Social Capital and Informal Contracting: Experimental Evidence
Economics Bulletin, Volume 39, Issue 2, pages 1259-1265
8 Pages Posted: 23 Oct 2017 Last revised: 3 Jun 2019
Date Written: August 19, 2018
Informal contracting is widely spread, but what makes it work in the absence of institutional enforcement and repetition? According to game-theoretic models of social capital, informal relationships can help agents self-enforce contracts when third-party enforcement is not available, because agents can use network links as a form of “collateral”. While recent empirical studies find a link between network proximity and the ability to self-enforce contracts, it is unclear whether this effect is mediated by agents behaving altruistically or whether they are responding to incentives to preserve their network status. Additionally, the endogeneity of natural networks makes econometric identification of these effects challenging. In this study, I estimate a structural decision model in which both mechanisms are present but distinct, using experimental gameplay data from the administration of an Optional Prisoner’s Dilemma. The game is framed to mimic a situation of informal exchange. I find the gameplay to be consistent with the “social collateral” channel, but not with the “directed altruism” channel.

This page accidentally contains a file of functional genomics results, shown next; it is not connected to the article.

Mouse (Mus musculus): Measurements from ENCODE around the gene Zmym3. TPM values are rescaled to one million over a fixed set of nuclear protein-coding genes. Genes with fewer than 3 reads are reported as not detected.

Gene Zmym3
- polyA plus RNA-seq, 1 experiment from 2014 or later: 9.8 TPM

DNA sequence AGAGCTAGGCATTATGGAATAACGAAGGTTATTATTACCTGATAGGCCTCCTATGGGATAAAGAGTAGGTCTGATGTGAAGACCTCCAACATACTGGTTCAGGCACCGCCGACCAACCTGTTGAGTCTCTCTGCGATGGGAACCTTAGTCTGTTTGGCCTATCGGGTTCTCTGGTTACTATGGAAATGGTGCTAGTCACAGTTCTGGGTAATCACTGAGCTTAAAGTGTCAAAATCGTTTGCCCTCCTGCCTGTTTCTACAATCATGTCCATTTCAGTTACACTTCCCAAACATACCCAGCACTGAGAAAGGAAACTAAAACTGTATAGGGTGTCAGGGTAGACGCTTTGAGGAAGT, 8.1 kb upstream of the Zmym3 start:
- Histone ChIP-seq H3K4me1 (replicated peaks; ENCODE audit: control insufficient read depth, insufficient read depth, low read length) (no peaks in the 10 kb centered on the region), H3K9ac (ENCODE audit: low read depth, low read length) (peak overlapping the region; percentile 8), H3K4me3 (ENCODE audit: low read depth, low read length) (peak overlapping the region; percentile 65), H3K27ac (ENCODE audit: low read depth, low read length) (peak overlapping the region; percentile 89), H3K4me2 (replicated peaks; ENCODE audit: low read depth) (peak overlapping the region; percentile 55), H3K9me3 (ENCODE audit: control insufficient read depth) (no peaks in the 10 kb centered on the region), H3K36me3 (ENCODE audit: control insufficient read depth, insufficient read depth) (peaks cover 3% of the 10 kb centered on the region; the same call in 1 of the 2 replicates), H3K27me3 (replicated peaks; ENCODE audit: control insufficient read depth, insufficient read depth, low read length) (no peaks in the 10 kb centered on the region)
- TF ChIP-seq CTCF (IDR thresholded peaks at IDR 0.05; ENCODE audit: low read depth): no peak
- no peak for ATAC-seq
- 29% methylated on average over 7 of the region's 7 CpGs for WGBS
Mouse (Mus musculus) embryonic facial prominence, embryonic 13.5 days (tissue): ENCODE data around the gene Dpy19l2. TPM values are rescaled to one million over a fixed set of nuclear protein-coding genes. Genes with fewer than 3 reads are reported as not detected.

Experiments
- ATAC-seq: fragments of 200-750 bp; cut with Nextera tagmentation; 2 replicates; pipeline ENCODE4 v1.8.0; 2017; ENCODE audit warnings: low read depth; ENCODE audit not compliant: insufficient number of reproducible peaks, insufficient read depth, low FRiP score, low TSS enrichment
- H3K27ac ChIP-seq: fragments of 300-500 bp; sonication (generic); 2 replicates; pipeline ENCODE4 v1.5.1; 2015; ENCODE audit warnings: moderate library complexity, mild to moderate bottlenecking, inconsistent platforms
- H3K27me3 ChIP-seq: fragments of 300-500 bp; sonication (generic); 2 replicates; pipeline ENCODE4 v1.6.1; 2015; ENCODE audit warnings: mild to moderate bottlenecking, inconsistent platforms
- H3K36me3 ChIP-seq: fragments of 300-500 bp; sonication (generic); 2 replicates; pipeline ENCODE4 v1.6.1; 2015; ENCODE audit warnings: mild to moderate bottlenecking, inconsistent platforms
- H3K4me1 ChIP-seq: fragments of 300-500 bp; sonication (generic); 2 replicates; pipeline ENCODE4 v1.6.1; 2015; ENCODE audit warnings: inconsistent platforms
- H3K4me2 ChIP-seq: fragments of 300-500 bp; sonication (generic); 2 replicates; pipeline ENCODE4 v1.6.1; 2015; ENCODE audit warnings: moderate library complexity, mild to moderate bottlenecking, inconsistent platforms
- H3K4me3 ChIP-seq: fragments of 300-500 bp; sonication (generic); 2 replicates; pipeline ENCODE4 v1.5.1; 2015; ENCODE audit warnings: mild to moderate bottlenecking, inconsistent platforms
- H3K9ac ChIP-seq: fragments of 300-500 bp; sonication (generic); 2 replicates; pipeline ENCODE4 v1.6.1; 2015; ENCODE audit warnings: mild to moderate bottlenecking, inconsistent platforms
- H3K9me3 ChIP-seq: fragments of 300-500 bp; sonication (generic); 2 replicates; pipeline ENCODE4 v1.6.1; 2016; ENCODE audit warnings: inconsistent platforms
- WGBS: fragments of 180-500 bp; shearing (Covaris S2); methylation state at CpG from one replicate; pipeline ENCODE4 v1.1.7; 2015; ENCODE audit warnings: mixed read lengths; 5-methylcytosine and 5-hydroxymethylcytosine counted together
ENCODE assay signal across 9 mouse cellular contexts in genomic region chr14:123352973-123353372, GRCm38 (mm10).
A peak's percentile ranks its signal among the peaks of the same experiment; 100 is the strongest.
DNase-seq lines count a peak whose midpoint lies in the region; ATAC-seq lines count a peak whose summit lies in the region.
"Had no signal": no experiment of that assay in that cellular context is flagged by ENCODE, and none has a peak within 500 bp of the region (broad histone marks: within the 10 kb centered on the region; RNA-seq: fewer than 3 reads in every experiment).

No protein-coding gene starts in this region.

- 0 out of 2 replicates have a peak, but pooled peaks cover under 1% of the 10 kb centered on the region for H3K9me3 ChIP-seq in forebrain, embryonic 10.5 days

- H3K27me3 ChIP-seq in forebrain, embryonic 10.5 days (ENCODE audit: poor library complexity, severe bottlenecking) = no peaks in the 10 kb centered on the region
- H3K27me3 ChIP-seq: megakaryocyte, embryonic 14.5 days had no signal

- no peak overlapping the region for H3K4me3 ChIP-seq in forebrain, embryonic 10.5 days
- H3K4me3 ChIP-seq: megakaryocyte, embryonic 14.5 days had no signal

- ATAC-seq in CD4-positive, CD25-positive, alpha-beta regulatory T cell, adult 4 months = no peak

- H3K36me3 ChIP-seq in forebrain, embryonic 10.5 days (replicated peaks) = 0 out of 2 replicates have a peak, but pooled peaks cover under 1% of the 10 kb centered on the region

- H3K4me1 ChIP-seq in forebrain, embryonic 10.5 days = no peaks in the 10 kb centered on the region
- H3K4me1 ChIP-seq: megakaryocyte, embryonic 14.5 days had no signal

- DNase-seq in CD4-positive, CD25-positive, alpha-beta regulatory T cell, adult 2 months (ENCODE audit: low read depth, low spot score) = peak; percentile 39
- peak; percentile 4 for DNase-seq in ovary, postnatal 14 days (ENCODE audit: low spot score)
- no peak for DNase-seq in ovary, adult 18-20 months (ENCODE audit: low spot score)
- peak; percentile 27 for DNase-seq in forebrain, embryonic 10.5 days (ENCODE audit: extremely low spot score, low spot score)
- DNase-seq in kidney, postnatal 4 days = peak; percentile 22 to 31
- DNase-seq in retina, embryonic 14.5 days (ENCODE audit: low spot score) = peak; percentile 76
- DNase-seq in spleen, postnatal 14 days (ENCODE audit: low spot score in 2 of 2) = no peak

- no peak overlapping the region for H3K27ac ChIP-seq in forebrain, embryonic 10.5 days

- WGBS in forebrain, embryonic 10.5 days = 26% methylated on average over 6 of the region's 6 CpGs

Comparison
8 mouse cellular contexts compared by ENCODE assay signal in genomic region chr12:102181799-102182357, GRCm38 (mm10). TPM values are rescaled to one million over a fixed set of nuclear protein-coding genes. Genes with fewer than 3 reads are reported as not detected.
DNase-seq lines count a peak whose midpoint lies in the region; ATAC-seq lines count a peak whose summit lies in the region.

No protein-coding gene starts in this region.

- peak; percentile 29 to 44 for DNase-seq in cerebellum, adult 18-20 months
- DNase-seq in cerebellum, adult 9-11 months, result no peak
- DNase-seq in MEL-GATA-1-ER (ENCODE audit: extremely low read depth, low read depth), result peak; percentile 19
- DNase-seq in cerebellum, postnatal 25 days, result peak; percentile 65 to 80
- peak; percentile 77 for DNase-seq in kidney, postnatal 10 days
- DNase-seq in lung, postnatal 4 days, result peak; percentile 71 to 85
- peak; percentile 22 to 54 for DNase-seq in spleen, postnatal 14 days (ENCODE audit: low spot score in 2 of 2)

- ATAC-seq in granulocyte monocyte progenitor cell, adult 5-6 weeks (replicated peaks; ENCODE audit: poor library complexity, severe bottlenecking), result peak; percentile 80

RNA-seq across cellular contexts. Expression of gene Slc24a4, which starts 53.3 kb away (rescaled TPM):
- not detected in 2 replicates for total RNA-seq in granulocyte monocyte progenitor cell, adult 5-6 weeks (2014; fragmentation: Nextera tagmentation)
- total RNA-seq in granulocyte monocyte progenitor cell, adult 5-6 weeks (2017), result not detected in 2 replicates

Keywords: Social Capital, Networks, Contracts, Informal, Informality, Empathy, Social Collateral, Enforcement, Experiment, Experimental
JEL Classification: C7, C9, D8, Z1
Suggested Citation: Suggested Citation